16 November 2010
ACTA Final Agreement Leaked
The final (non-fiftyfive-lawyer-agreed-upon)
version of the uber-secret
Anti-Counterfeiting Trade Agreement
has been leaked.
More to come after review,
but I heard you can grab a copy here (pdf),
or here (txt/accessible).
Background: The ACTA sets up an in-effect internationalized version of Intellectual Property(IP) law and allows cross-country enforcement of them.
It also exports IP rights to other countries that participate in the ACTA.
In essence, it allows corporations such as the RIAA, to extend their grubby hands across the pond, and "forces" other countries (by virtue of this Agreement) to comply to their copyright.
The problem is the lack of checks and balances, and the risks it has when theorizing about trade agreements, and repercussions/sanctions/enforcement abilities.
Only the "Big Boys" have been invited to discuss and finalize the ACTA, yet it's more than likely that all countries will have the ACTA pushed upon them.
Lots of folk have bitched about how the meetings have been held "in secret," a policy pushed out by -- drumroll please -- the United States Government. (In comparison, the EU recently crowdsourced elements from the agreement to its citizens inviting feeedback).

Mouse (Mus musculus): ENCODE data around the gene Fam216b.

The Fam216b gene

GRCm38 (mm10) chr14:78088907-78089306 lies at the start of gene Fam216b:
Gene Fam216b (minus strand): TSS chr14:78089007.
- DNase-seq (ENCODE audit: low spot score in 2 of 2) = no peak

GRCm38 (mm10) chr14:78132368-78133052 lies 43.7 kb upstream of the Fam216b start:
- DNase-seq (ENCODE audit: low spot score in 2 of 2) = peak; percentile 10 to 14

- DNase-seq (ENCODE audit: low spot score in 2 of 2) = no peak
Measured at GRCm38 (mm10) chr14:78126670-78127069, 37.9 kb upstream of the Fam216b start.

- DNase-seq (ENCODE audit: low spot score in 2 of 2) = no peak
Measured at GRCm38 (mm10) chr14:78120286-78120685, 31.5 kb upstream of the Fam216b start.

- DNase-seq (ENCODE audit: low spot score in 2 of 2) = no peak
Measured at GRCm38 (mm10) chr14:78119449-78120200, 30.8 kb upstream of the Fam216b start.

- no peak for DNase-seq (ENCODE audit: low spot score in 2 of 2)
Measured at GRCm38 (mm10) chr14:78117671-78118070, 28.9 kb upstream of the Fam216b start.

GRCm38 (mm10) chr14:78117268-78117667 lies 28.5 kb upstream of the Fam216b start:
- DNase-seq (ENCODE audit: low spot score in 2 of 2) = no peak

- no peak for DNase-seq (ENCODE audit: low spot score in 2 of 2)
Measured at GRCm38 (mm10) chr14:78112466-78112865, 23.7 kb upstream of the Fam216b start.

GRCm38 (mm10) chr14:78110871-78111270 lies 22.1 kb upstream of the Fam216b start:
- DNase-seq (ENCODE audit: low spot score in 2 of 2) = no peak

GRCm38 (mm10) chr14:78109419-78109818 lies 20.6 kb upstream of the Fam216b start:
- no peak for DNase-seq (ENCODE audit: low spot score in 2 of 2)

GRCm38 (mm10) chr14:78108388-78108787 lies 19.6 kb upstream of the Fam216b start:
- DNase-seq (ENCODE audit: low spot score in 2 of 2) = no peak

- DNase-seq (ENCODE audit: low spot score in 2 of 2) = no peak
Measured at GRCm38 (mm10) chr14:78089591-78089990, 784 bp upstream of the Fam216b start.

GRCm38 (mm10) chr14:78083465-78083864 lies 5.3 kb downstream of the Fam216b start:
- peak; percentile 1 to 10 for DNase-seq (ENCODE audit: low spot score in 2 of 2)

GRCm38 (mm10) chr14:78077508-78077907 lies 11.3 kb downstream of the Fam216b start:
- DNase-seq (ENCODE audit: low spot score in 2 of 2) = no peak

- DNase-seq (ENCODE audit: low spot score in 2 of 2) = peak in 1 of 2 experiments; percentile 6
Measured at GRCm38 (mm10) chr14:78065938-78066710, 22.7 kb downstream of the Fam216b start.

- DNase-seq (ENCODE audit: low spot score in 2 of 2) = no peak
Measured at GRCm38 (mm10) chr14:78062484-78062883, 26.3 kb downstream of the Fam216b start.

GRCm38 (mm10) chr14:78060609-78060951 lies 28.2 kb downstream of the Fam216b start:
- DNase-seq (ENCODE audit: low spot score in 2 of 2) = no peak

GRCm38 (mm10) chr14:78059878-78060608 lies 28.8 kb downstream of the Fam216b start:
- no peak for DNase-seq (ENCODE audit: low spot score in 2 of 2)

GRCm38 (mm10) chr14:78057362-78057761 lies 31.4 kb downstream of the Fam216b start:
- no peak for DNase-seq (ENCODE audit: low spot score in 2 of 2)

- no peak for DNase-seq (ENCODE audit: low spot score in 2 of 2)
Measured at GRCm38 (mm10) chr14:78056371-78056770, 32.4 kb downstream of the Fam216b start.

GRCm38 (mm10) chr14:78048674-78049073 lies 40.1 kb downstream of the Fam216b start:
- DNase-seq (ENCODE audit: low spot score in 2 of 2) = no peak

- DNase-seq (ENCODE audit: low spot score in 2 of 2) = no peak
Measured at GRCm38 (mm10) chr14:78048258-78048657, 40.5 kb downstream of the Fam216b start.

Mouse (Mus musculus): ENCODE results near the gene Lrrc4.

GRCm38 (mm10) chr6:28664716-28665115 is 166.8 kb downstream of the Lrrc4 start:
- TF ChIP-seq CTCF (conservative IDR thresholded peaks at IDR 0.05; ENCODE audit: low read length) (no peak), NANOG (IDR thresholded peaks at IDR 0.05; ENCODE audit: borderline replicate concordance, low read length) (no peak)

Ironic -- The US was 'created' over being fed-up with parliamentary overcontrol, and Here We Go, controlling and hiding things not only from our own citizens but from other Countries)... "Intolerable Acts, Redux".
But back to the ACTA:
It also proposes new legal, shall-we-call-them "incentives" to encourage (this is pronounced "RAID") Internet Service Providers to cooperate with rights-holders in takedown notices, a la the DMCA. It also opens the door for "three strikes" terms to be pushed upon people in terms of violations (I myself would in this case already have one strike for an, ahem, inadvertent download of an allegedly protected work, determined so simply by the name of the file and nothing else.. (see where I'm going here...))..
There are huge privacy-rights issues as well. Who is the arbiter of what's protected/copyrighted, and how is it verified? Current tech doesn't provide for this, which means the answer would be deep packet inspection (or essentially, wiretapping the Internet).
It gives huge leeway to rights holders with the dollar to take on other _countries_ while doing very little to individual rights holders, like the Android app developer or some guy that made a cool / useful website.
The EFF is strongly against it, as are others (I don't have a link at the moment b/c the EFF seems to be timing out). The only place seeming to care about the rights of its citizens is the EU, who, even they say, the ACTA goes beyond anything pushed by the WIPO (World IP) , but lacks any sort of discussion of digital access controls (DRM, which we all know by now, never works).
It was going to happen regardless, but meh that it's becoming more real..